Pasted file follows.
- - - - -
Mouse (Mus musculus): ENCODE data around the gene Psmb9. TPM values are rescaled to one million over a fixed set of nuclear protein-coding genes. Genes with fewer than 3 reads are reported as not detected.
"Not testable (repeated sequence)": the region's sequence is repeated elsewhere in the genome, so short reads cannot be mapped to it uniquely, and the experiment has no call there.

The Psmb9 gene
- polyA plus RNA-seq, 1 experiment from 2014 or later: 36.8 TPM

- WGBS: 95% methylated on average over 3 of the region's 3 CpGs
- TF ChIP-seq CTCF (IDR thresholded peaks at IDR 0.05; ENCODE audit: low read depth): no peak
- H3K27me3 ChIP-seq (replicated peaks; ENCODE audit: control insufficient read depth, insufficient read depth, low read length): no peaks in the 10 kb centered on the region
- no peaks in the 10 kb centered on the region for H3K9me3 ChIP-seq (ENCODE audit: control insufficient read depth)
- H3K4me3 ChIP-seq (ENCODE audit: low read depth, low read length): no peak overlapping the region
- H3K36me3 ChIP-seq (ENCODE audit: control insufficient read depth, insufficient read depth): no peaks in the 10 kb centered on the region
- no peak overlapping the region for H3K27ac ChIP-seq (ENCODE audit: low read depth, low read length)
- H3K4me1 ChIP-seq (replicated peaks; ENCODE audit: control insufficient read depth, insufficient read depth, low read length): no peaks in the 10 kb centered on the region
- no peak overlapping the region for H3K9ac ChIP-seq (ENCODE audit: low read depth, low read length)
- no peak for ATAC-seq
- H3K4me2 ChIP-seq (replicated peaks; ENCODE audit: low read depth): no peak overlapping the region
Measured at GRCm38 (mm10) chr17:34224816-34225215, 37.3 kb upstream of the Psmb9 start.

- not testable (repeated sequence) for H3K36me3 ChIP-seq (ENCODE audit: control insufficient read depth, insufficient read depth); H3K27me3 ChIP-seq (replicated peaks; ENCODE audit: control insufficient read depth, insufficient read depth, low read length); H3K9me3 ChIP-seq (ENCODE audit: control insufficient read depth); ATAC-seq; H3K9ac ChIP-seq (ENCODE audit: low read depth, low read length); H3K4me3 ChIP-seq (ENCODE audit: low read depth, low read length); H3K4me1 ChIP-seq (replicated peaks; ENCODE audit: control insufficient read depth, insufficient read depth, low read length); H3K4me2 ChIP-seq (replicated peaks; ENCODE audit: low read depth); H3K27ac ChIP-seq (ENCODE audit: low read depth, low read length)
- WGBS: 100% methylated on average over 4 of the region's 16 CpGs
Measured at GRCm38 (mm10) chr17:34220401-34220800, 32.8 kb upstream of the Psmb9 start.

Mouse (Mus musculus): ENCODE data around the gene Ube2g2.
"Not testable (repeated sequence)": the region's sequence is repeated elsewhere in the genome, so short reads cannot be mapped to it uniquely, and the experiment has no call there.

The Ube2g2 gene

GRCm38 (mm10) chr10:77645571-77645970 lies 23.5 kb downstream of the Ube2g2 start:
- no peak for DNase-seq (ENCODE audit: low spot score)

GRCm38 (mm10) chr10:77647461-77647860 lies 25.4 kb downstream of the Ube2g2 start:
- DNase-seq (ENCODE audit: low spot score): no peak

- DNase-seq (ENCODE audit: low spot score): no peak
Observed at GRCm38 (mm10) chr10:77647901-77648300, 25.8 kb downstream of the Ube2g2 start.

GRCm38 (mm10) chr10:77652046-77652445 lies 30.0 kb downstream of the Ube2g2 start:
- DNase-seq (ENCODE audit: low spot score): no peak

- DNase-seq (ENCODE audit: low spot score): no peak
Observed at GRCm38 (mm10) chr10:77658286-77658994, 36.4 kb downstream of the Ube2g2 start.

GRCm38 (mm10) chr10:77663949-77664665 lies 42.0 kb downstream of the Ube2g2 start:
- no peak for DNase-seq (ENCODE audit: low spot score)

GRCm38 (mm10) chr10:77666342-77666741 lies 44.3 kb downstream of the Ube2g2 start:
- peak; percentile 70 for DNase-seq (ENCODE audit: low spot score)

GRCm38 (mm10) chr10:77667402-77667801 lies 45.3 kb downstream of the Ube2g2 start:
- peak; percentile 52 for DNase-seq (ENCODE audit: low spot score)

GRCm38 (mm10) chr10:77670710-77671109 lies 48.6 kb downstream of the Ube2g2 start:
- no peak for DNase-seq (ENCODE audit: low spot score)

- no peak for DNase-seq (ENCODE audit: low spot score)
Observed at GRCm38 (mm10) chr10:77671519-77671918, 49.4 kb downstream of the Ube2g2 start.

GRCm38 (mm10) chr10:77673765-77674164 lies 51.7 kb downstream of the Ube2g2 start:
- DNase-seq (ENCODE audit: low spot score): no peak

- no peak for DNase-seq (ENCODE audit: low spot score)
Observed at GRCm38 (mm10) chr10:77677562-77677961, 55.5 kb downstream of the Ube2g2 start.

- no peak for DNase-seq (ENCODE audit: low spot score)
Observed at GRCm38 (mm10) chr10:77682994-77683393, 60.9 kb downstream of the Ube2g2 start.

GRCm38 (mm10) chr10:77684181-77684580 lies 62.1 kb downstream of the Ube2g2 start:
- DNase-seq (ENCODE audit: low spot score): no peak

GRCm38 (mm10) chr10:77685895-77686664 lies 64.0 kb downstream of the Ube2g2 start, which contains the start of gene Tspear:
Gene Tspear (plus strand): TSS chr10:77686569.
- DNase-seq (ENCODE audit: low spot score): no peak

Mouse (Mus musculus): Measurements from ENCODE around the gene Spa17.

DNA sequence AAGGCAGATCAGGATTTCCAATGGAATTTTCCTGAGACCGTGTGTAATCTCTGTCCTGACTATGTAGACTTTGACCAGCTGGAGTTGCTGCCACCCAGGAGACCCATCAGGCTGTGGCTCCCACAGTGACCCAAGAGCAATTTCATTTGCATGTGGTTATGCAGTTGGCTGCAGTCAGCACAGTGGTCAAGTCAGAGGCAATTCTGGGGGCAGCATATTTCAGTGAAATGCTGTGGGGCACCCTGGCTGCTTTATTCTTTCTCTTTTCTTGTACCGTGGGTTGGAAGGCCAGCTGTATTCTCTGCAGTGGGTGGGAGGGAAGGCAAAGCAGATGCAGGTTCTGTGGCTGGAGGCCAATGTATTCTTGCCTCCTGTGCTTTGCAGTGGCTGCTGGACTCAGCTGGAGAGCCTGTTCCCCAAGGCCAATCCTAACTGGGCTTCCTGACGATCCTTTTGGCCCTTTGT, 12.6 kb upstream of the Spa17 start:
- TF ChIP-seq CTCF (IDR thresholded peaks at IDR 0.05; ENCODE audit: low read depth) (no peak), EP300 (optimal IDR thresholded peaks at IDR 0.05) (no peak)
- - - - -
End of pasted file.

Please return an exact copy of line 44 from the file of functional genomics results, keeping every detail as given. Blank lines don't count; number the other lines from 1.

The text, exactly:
- DNase-seq (ENCODE audit: low spot score): no peak